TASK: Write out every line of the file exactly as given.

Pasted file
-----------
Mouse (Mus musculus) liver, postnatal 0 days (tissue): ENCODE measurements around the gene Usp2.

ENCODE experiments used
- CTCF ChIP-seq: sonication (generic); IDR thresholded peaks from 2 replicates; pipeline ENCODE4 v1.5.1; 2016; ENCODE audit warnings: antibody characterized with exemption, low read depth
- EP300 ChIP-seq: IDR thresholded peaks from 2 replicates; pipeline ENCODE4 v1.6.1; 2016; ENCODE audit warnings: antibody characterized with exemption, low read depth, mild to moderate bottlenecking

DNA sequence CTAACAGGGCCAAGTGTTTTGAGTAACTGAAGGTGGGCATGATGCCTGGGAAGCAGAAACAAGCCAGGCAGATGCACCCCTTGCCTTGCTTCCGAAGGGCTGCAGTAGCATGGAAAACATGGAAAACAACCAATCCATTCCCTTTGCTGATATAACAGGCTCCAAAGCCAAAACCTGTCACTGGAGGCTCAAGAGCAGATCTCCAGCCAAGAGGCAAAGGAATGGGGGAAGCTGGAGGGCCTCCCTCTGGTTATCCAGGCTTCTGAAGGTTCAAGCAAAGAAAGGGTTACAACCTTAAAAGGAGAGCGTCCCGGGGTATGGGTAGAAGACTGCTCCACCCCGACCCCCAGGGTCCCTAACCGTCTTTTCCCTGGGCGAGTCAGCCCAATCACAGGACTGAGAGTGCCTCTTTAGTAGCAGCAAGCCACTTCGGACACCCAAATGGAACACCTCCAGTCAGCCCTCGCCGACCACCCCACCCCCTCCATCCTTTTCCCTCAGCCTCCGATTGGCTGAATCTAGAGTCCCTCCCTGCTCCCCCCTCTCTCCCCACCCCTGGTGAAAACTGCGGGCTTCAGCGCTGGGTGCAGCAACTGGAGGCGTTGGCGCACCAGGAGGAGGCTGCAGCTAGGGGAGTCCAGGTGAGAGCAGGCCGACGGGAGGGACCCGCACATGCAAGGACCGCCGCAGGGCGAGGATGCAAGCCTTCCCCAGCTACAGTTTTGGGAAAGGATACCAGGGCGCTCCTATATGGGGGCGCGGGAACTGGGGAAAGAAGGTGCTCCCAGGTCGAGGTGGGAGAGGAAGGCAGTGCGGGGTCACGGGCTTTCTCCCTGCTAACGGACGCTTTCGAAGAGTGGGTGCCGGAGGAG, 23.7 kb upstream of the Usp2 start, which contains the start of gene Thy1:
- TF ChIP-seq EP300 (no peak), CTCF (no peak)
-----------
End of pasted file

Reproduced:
Mouse (Mus musculus) liver, postnatal 0 days (tissue): ENCODE measurements around the gene Usp2.

ENCODE experiments used
- CTCF ChIP-seq: sonication (generic); IDR thresholded peaks from 2 replicates; pipeline ENCODE4 v1.5.1; 2016; ENCODE audit warnings: antibody characterized with exemption, low read depth
- EP300 ChIP-seq: IDR thresholded peaks from 2 replicates; pipeline ENCODE4 v1.6.1; 2016; ENCODE audit warnings: antibody characterized with exemption, low read depth, mild to moderate bottlenecking

DNA sequence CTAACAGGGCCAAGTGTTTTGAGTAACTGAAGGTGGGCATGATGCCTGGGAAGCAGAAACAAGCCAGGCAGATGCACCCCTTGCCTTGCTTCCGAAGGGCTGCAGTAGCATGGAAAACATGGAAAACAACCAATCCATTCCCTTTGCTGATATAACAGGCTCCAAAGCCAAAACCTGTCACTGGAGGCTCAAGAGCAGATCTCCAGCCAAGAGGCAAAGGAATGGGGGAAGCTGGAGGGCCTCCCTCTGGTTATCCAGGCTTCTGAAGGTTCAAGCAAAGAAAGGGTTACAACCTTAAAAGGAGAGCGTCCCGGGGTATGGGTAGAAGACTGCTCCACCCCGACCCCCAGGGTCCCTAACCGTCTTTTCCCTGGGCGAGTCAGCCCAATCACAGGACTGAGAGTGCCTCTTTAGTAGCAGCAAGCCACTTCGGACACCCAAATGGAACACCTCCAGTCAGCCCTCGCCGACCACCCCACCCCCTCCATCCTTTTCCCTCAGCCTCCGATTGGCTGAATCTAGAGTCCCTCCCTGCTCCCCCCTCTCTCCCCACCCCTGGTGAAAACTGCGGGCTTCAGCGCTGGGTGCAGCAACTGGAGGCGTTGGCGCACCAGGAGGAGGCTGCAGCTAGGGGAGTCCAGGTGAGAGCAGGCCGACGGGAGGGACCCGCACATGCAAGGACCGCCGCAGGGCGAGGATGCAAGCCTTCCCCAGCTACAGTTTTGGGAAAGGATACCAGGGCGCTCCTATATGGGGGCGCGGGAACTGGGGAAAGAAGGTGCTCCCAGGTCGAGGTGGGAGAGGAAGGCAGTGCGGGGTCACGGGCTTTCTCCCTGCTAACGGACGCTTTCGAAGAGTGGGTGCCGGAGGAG, 23.7 kb upstream of the Usp2 start, which contains the start of gene Thy1:
- TF ChIP-seq EP300 (no peak), CTCF (no peak)